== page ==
The Battalion was waiting to jump into Scotland, the weather was not cooperating, the C-130s where stuck on the tarmac not going anywhere. We were trucked to accommodation where we sat and waited for days for a break in the weather, with time to kill. I had a road atlas of the US, I don’t remember from where. I spent time with a calculator working out how long it would take me to walk from the east coast of the US to the west coast. That’s the first time I remember drawing lines on a map. I cannot remember when that was, but it must have been mid 90s, post-divorce. That progressed into a number of bigger options, and ultimately a possible route the length of the Americas. The Americas were the most interesting route, north-south from northern Canada to the bottom of South America. I began talking about these long-distance fantasies with friends for the first time. Not that anyone was paying any attention, but it was getting serious. The more I looked, the more I saw. I had flirted with various different routes around the world. A few years walking here and there, nothing special, nothing worth leaving a career for. The Americas where a 6 to 7 year-long journey that was very appealing, but still. I had found a book ‘The Longest Walk’ about a Brit George Meegan, who had walked from the southern tip of Argentina to Prudhoe Bay in Alaska. Loved the book, the adventure was burned into my mind.
Then things went to a whole new level of crazy. At this point I was working with the Battalion’s Intelligence section. In the office I had a world map on the wall above my desk. I received a birthday card from my father. On the inside of the card was a long form letter that among other things talked about how a couple of special forces guys (SAS) had once talked about the possibility of walking from London to New York using the Bering land bridge from Asia to America. What was the Bering land bridge, I thought? This was the first time I had been exposed to this. I look up at the map…”well shit, look at that”, the sudden realisation of what might be possible was like putting my tongue on a car battery. Turns out they are talking about the Bering Straits. Connecting Asia to the Americas meant the whole world was in play. Excited, I grabbed a sharpie and drew a line from London out across Europe, Asia, over those straits…but why would you stop at New York? You have the whole Americas; the line continued all the way down to the bottom of South America. Holy shit, there it is. That’s what I had been looking for. You know it when you see it, you feel it, the hairs stand up on the back of your neck. A single moment that changes everything. The world turns, after that there really was no going back. However, there is no Bering land bridge. The Bering Strait is just 57 miles of Arctic sea ice and open ocean between Alaska and Siberia, doable?
Karl crossing the Bering Strait, 2006
It’s so strange, I get a real kick, a positive buzz, from a good vista. Few things can stir the mind like an awe-inspiring horizon does. A few years prior, I had found myself sitting in a Hagglunds Bandvagn 206 tracked personal carrier on high ground in mid-winter, on exercise in Norway, overlooking a vast ice field running way out to a distant horizon. The most desolate expanse of white I had seen; that horizon literally gave me an adrenaline rush. This is exactly what it is to be the hound watching the rabbit run. Is this just me, or was it us, it can’t be just me?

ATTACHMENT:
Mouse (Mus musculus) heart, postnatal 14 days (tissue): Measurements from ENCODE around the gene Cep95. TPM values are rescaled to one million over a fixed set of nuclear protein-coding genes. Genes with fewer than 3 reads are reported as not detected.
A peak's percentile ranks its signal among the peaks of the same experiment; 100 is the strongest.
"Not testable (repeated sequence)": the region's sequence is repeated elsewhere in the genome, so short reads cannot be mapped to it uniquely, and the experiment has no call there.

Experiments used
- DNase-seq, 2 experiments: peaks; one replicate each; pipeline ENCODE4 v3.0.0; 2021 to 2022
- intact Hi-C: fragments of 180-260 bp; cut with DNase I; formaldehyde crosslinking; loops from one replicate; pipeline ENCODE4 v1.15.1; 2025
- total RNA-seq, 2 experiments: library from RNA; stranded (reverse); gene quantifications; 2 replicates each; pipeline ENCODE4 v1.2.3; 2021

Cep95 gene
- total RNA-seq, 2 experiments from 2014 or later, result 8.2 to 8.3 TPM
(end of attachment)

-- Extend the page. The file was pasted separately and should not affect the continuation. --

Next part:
I had felt this on exercise in Kenya at Archers post on a water tower overlooking the arid desert African plains during the most amazing sunsets. One of my favourites had been gazing out spell bound on the edge of the great Rift Valley. I was flirting with something else. I wasn’t sure what or why. Nonetheless there was a true desire to reach out and touch those distant blue faded hills, to know them, to know what there was on the edge of something else.
Eventually horizons would become my day job. Imagine that, just for a moment, imagine that. Chasing distant horizons became the reason I would wake each and every day. Chasing horizons on a sphere, now that’s job security. Back in the UK I would seek out horizons like an addict looking for that next fix. In the last years of my time in the army, the Battalion was based in Connaught barracks just behind Dover castle on the White Cliffs of Dover, Kent.
In the later years of this plan I had switched the direction of travel from the UK out to the bottom of South America into reverse. This was suggested by another SAS solider and adventurer, Bronco Lane. The experienced sage, complete with missing fingers, lost to frost bite on the summit of Everest in a desperate struggle for survival, had rightly pointed out that this whole enterprise was less a physical priority and more of a mental battle. As such he recommended reversing the route from outward bound to homeward bound for that simple reason. Every step I would take would be taking me closer to home rather than further away. In the long run this may prove vital in what was to be a mental battle of will.
Every now and then I got the opportunity to stroll over to the cliff tops next to Dover castle and gaze out across the English Channel. On a good day, you could see the 21miles and just make out continental Europe and the the shores of France. In the evenings you could see lights flickering on that distant foreign horizon. There I would ponder and try imagine one day arriving on those distant cliff tops on the other side, looking back at the White Cliffs. If I squinted I could almost conjure up the image of an individual arriving after more than 12 years of the most unimaginable journey. A faint silhouette of a man I no longer knew, could not know. I was unable to imagine what he must have lived through to get to that point in time and space. A blurred dishevelled figure looking back through the mists of time at a distant naive young Paratrooper stood upon the White Cliffs about to…? Do something insane? Do something he would regret? Something unimaginable? I would obsess over this character, I needed to know what he had lived through, what he had seen, what he had done to get to that point. I needed to know what it would take to get back to those cliffs. Was he smiling, laughing deliriously, or screaming warnings of regret? This was a curious time loop that had to be played out, the young me in uniform upon those cliffs and starring at that guy…the mysterious figure I was destined to be. I could feel the wind on my back getting stronger by the day.